Cabbage – It is nature’s own remedy to treat ulcers. Intake of cabbage is known to have healed people living with ulcers in less than half the time taken by other modes of treatment. Juices from cabbage are another way to treat ulcers. The key item present in this wonder-vegetable is known as glutamine; clinical studies indicate that this substance is more effective than many antacids available to treat stomach problems. The good news is – cabbage has properties to cure both duodenal as well as stomach ulcers. You may be surprised to note, one of the best natural remedies is combining cabbage juices with pulpy extracts from raw potato. If you require a medium to blend cabbage juices, you are advised to try either porridge made of barley or oatmeal.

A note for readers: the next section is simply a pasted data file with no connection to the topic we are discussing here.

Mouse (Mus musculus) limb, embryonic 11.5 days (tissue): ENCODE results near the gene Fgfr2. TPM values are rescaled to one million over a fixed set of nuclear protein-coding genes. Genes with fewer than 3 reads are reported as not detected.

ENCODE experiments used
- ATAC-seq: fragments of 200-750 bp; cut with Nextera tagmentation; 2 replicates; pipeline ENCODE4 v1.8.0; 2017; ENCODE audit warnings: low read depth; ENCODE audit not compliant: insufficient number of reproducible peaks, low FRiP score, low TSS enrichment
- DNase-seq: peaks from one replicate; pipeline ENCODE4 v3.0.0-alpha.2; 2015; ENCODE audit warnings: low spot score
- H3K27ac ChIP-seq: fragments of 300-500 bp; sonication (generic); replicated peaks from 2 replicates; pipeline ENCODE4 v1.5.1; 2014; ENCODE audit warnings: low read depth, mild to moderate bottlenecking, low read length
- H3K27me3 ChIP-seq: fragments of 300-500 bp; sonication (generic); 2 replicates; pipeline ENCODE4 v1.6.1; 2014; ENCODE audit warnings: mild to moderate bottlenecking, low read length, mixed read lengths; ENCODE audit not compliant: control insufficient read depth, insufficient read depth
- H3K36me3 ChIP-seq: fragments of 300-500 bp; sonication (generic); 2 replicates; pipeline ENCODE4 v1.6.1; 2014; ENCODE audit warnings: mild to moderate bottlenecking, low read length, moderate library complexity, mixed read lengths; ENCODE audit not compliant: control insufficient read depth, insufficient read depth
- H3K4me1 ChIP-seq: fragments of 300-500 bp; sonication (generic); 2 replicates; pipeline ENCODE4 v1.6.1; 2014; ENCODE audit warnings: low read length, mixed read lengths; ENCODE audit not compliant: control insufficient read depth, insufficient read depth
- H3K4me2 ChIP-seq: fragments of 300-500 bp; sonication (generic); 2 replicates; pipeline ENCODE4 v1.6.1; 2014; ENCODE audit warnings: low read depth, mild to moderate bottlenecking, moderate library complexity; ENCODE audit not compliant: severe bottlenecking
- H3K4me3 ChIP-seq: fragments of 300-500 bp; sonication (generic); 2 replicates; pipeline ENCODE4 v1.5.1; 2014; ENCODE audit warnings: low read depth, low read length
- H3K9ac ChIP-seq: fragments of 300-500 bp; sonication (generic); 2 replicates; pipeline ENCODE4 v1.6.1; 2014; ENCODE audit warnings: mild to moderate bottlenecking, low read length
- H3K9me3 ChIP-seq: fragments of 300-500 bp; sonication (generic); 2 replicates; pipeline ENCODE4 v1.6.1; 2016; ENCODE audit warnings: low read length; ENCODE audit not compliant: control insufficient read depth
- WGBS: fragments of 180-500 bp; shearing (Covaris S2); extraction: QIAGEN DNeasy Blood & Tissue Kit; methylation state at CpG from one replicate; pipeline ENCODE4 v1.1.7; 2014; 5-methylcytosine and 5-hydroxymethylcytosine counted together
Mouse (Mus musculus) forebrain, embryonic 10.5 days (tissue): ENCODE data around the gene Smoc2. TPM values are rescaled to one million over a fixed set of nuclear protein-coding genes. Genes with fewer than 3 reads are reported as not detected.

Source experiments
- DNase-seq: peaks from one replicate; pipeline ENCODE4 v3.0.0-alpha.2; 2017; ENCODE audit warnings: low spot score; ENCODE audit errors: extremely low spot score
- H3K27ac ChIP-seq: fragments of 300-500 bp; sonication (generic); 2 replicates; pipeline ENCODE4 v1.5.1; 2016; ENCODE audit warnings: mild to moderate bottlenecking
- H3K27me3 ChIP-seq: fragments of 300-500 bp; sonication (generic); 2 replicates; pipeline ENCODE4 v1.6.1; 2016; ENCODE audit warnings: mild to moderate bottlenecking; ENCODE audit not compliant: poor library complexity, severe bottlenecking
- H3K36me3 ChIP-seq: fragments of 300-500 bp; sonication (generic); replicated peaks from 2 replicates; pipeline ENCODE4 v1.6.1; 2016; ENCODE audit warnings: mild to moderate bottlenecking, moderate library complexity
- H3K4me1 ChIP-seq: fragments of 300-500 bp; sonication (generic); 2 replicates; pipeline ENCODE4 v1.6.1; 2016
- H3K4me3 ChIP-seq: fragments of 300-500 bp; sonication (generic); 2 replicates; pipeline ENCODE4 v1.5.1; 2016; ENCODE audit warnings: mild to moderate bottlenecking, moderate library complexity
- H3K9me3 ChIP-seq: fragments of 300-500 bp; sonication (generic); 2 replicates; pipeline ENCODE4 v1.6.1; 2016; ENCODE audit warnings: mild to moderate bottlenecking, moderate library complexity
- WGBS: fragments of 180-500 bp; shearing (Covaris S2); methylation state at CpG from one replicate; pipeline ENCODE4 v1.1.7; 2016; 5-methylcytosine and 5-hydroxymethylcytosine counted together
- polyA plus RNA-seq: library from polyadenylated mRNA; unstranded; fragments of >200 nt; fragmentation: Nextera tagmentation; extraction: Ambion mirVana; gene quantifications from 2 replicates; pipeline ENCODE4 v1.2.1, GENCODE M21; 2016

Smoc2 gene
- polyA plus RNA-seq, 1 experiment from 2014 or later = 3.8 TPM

Broccoli – Sprout of this vegetable contains a substance called sulforaphane; this is known to have the capabilities to kill H. pylori. The substance can reach bacterial strands which are difficult even for antibiotics to reach. Also, a few strands of bacteria may develop stiff resistance to antibiotics; broccoli sprouts are also known to work against such drug-resistant bacterial strands. There is more to broccoli’s wonder powers – the substance present in this vegetable is known to minimise risks associated with formation of tumors, especially colon and breast cancers. It is widely believed that it may stimulate the making of a few proteins to detox your body and thus eliminate likely onset of autoimmune conditions like cancers.